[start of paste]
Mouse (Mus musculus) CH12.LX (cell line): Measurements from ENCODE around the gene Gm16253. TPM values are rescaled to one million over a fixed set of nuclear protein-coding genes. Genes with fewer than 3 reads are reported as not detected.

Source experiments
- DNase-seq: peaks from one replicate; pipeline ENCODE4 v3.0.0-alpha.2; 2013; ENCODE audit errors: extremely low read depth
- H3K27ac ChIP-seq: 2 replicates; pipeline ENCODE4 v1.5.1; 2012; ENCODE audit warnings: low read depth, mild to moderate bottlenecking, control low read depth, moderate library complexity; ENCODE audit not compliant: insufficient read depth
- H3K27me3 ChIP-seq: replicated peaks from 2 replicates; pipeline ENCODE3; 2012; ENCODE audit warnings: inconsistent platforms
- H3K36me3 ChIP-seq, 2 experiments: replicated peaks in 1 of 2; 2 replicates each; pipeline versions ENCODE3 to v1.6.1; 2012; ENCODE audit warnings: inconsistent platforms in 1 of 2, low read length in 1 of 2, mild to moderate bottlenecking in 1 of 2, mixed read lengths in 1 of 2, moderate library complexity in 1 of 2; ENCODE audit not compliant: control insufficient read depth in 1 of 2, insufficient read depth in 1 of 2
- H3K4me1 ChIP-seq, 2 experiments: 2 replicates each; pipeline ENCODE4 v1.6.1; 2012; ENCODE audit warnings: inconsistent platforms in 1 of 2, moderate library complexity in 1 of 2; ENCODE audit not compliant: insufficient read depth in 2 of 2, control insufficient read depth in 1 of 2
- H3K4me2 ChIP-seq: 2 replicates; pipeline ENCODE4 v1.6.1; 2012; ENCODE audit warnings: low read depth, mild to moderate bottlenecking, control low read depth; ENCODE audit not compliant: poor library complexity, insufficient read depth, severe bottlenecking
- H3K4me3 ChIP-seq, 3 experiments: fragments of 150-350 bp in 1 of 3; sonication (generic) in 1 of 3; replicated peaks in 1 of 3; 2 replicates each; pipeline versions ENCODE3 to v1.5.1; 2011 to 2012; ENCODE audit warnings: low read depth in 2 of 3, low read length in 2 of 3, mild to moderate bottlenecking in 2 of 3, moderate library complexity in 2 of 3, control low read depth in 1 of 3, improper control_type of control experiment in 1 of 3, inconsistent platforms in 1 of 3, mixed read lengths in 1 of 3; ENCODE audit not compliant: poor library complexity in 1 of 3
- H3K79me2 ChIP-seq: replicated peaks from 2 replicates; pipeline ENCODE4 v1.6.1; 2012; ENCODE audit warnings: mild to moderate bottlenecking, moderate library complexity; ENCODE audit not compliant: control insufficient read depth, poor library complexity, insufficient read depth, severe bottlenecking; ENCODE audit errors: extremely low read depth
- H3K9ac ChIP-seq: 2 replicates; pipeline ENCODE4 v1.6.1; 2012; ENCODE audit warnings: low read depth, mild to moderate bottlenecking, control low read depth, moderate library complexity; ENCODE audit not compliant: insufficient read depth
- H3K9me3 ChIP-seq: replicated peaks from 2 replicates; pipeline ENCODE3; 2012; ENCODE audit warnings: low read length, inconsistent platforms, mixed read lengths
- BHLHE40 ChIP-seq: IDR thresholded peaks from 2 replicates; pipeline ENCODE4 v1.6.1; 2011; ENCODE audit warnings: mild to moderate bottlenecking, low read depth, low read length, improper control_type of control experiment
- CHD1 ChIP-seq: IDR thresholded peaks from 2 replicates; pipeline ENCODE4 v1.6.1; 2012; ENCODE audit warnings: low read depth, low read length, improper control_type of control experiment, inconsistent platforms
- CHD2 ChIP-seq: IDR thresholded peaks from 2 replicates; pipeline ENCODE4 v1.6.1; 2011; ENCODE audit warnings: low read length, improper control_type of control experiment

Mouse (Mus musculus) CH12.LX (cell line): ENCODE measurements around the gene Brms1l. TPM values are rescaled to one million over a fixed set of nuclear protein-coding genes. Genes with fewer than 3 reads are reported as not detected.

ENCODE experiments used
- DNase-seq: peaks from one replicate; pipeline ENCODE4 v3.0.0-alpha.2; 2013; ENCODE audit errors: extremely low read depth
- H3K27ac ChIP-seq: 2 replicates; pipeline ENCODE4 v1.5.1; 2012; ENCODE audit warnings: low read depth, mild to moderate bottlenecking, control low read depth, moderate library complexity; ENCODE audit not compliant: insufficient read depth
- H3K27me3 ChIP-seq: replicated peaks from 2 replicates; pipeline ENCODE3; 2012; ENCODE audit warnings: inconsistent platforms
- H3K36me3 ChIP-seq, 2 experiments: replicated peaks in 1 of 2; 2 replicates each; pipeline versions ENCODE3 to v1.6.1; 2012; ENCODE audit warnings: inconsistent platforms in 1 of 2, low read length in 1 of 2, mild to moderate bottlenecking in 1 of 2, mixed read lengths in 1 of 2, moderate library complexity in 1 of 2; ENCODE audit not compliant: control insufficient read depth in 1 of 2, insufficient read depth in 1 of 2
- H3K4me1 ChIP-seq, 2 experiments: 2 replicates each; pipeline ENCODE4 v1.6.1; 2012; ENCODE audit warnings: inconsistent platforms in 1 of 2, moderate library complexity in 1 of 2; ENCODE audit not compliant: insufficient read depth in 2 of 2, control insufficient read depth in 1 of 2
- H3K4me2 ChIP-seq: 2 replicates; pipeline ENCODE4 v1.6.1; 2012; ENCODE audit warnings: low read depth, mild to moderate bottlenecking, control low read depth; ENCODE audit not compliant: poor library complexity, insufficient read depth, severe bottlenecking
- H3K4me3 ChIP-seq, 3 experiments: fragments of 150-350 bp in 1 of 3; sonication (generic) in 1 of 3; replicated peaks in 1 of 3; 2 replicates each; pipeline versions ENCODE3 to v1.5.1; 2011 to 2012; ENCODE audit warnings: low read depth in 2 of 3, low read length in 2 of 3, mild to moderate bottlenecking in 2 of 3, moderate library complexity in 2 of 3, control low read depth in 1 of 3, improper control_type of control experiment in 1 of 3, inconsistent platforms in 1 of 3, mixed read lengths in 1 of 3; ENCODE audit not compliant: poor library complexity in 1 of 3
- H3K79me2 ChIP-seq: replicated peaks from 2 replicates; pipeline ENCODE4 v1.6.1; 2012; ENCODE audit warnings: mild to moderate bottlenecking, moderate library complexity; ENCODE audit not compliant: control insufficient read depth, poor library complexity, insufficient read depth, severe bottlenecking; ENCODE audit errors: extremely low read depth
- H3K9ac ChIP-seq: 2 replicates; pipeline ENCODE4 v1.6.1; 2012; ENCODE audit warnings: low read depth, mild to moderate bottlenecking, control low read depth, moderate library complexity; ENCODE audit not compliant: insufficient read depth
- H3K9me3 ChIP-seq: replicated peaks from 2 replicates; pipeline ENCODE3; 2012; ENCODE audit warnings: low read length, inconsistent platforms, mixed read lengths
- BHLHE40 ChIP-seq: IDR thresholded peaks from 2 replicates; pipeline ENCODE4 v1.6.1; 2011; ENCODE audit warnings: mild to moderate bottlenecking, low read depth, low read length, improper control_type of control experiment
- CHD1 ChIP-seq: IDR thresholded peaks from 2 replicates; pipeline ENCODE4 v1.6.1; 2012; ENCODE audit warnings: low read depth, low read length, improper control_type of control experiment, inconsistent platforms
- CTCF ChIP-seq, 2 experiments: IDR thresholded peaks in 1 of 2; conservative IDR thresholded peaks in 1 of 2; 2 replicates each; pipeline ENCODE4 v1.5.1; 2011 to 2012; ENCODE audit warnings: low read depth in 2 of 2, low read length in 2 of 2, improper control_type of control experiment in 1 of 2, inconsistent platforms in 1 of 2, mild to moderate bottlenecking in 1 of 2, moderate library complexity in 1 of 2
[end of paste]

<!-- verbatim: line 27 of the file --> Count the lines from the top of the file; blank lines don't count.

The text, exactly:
- H3K9me3 ChIP-seq: replicated peaks from 2 replicates; pipeline ENCODE3; 2012; ENCODE audit warnings: low read length, inconsistent platforms, mixed read lengths